When Robinson attempted to travel with his bride to reach spring training for the Dodgers’ minor league club the following year, he experienced the first of many tests of his moral courage. First, they were bumped from flights due to their color and would eventually have to ride in a segregated bus to reach the team in Daytona Beach, Florida. Moreover, he had to stay at a private home away from his white teammates, who stayed at an ocean-front hotel. In addition, once the regular season started, he was thrown at by opposing pitchers and purposefully hit by spikes as expected. Games were even canceled when opposing players refused to play against him or cities shut down stadiums. Just as he had promised Rickey, Robinson endured the abuse and did not respond. “Mr. Rickey had made it clear that, for the success of our venture, we would have to bear indignities and humiliations without complaint,” Robinson explained. In fact, the two compared it to bearing “the cross of martyrdom.”

Still, Robinson would need to muster his courage to face the stinging barbs of racism as he climbed his way to a spot on the major league Brooklyn Dodgers team. The ugly racial taunts from fans and opposing players continued through his minor league season. Robinson almost had a breakdown a couple of times and confided to his manager in private that, “Nobody knows what I’m going through.” Despite the torrent of abuse, Robinson won the league batting crown and set a team record with a .349 batting average in addition to leading the league in runs scored and fielding percentage. His greatest moment that season came when his team won the league championship, and he was carried triumphantly on the shoulders of fans.

Robinson’s success in the minor leagues may have earned him a spot on the Brooklyn Dodgers during the 1947 season, but breaking the color barrier for major league baseball would be the greatest test of Robinson’s courage. Several members of the team staged a revolt and petitioned Rickey to keep Robinson off the team. The team’s owner only responded by laying down the law: “I will decide on who is on [the team] and [manager Leo] Durocher will decide who of those who are on it does the playing.”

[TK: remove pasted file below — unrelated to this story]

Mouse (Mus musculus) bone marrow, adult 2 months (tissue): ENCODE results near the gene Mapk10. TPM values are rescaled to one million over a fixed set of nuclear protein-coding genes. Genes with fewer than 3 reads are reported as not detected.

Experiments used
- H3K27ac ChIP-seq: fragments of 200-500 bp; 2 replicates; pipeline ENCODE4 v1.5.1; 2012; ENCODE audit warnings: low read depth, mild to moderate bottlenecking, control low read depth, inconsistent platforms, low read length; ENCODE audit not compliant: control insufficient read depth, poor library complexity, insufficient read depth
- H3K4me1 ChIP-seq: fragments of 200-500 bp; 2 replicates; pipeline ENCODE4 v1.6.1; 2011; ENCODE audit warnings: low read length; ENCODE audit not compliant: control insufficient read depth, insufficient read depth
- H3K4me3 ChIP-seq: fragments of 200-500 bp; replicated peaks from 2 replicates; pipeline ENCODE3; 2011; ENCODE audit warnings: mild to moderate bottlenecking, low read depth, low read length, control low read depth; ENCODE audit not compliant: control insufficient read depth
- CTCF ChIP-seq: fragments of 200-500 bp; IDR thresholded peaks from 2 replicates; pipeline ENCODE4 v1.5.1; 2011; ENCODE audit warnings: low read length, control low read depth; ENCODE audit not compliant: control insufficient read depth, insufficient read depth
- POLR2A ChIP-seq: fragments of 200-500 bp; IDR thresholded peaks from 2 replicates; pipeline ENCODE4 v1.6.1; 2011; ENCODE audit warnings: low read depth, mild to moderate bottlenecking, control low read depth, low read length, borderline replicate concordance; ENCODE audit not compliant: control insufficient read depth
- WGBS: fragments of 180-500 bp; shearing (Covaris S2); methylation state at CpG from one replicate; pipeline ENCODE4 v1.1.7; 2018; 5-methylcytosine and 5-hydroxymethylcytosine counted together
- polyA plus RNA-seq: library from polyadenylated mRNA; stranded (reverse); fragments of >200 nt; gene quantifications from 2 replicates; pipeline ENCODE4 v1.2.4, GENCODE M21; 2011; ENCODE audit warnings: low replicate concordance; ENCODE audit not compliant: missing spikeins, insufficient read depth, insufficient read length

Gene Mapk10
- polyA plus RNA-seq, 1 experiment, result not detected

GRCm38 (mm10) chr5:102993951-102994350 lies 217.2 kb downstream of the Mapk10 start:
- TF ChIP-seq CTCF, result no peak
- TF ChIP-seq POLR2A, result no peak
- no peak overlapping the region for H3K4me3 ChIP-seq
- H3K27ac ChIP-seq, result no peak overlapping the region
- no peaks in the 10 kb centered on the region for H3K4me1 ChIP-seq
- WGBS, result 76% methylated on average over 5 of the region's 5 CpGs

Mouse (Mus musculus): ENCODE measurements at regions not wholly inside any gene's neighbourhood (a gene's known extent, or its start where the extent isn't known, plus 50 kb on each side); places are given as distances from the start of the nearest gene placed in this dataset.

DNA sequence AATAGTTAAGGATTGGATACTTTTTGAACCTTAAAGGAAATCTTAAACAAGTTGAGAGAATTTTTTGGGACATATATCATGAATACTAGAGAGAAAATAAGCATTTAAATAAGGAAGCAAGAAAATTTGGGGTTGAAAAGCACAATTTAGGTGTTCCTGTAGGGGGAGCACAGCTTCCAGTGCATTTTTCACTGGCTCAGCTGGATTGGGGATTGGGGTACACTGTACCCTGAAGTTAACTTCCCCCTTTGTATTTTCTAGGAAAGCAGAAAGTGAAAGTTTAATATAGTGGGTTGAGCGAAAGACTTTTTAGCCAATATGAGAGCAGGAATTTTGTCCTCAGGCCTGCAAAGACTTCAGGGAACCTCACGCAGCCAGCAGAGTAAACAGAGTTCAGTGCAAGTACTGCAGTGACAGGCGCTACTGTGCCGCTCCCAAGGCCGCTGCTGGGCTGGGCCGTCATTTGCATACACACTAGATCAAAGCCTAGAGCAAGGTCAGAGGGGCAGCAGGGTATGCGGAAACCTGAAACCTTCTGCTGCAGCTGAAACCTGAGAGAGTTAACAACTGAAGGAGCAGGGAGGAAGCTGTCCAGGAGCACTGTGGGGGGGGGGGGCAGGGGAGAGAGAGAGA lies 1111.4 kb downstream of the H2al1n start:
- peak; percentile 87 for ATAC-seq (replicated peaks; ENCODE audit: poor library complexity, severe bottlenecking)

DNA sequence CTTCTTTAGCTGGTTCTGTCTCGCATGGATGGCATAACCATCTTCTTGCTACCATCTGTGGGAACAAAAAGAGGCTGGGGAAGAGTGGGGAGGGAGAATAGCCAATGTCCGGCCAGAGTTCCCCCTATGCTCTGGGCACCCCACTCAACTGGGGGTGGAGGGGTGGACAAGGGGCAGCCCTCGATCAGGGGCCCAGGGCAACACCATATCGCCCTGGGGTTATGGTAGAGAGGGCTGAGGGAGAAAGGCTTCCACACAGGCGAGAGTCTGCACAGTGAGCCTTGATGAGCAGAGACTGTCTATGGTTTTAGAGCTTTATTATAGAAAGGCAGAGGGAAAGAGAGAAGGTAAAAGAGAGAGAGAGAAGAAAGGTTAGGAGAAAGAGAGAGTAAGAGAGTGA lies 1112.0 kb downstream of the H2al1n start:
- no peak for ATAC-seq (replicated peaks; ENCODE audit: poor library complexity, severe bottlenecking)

On April 15, 1947, opening day found thousands of African Americans and others at the ballpark at Ebbets Field to cheer on Robinson and the Dodgers. The New York crowds were generally supportive and his teammates professional, but a week later, the visiting Philadelphia Phillies manager, Ben Chapman, and his players screamed horrifying racial taunts at Robinson and made threatening gestures. Robinson barely kept his cool and was greatly encouraged when his teammates defended him against the insults. When the Dodgers went on road trips that spring, he suffered the indignity of racial slurs and sleeping apart from his team in a different hotel. He was hit by more pitches by the end of May than any player the entire previous season, and baserunners continued to aim their spikes at the legs of the black first baseman. The president of the National League even had to warn several players that if they refused to play in a game with Robinson, they would be suspended. “This is the United States of America,” he said, “and one citizen has as much right to play as another.”

Although the incidents continued throughout the season, Robinson’s courage had won the day Teammates, opposing players, and fans began to judge Jackie Robinson more on his skills as a baseball player than the color of his skin. Though he received more than 300,000 votes for the All-Star team, that was not enough for him to be named to the team. On September 23, Rickey honored Robinson with a “Jackie Robinson Day” at Ebbets Field. He received a variety of large gifts including a new Cadillac. Robinson led the Dodgers in several categories of statistics and earned Rookie of the Year honors. He helped lead the team into the World Series against the New York Yankees. Robinson’s moral and physical courage in the face of adversity had made his dream come true and paved the way for others to achieve equality through sports.